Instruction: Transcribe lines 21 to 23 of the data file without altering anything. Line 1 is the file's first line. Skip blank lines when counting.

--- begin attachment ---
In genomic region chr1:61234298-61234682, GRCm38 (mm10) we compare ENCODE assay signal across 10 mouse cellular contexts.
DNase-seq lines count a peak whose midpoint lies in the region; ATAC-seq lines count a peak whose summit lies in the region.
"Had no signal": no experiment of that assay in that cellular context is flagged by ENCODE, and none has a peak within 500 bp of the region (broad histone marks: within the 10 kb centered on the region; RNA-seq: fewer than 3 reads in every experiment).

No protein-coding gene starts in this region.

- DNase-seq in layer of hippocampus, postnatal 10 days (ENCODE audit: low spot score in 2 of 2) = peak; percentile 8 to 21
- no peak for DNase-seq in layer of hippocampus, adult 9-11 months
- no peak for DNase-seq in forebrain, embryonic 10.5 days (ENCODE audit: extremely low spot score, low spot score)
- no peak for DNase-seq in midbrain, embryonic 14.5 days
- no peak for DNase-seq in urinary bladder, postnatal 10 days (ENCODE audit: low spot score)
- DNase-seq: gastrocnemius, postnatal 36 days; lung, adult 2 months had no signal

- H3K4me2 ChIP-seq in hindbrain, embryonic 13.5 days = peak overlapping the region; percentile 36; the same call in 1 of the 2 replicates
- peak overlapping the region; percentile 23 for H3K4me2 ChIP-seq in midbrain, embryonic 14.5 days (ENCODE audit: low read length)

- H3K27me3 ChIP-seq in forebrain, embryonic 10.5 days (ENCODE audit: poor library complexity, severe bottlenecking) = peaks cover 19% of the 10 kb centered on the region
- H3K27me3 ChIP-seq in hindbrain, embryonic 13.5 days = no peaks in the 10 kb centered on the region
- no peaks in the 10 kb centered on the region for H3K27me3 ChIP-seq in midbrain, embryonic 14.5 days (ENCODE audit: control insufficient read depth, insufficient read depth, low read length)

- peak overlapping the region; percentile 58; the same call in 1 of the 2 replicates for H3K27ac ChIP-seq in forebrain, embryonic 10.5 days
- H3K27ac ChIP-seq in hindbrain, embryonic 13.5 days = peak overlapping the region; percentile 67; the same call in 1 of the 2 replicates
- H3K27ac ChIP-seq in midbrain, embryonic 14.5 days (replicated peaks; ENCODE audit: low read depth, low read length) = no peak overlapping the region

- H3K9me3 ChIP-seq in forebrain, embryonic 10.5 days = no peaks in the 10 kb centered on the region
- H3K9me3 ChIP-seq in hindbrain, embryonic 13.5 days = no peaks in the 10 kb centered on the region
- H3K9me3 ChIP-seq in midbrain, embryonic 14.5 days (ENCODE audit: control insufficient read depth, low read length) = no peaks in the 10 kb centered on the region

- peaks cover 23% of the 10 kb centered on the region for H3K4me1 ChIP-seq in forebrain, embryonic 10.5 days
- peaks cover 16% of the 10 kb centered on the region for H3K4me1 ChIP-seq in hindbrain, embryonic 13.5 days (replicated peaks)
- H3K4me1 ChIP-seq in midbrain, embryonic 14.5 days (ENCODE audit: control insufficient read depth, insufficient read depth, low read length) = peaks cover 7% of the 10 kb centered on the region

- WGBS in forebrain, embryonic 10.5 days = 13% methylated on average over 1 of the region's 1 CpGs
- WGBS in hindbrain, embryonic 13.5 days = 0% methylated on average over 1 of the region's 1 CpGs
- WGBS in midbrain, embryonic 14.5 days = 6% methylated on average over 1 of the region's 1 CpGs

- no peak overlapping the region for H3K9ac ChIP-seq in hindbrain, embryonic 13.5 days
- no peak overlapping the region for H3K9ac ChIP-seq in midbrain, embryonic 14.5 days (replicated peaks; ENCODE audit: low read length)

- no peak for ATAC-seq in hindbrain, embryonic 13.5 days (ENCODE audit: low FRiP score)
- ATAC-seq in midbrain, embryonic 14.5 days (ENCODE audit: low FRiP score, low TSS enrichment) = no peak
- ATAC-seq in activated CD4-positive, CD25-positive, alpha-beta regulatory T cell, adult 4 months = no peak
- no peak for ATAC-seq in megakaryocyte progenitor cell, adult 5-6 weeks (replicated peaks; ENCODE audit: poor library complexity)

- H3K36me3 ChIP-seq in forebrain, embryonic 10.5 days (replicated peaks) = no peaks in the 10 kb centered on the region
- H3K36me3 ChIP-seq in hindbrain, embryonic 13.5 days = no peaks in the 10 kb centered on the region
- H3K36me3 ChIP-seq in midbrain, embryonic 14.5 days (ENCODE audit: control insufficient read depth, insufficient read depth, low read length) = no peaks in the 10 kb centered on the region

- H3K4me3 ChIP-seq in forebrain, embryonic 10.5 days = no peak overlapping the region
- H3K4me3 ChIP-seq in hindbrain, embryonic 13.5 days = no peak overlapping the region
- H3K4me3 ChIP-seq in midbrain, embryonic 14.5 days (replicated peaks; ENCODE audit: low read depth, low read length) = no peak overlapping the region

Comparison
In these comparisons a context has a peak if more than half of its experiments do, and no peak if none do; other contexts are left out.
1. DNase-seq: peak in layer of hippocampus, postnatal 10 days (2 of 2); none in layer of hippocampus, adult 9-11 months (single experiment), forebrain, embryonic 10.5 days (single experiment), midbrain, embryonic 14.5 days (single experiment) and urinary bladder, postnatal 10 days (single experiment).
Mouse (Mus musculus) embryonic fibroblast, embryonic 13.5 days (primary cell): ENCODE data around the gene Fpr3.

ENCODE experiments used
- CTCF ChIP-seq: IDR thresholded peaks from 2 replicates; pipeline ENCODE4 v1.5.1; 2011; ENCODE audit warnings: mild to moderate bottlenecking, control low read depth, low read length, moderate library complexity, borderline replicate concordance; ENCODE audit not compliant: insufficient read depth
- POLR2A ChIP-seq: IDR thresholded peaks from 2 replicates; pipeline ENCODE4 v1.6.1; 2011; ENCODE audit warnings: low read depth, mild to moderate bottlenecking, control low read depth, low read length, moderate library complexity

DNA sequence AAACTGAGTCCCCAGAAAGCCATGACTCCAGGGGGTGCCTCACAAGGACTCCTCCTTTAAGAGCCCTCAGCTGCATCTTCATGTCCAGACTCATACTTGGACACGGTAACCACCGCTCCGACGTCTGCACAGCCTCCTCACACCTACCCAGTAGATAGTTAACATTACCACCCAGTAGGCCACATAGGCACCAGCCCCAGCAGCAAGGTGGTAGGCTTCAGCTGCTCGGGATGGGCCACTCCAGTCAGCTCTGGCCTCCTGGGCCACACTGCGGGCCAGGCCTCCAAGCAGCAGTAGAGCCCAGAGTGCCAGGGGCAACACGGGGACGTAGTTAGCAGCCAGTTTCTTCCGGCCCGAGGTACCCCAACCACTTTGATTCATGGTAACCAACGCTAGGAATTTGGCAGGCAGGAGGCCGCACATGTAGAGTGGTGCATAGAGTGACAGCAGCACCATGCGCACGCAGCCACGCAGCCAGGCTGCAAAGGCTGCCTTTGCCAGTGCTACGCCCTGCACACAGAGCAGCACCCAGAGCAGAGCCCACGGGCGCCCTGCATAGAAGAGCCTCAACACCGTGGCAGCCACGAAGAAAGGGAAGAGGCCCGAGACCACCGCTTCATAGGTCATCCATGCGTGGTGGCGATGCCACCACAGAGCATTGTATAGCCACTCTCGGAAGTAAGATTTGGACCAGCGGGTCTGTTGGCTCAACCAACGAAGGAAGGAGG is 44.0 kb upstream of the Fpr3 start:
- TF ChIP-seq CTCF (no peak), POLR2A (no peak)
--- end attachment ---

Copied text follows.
- H3K9me3 ChIP-seq in midbrain, embryonic 14.5 days (ENCODE audit: control insufficient read depth, low read length) = no peaks in the 10 kb centered on the region

- peaks cover 23% of the 10 kb centered on the region for H3K4me1 ChIP-seq in forebrain, embryonic 10.5 days
- peaks cover 16% of the 10 kb centered on the region for H3K4me1 ChIP-seq in hindbrain, embryonic 13.5 days (replicated peaks)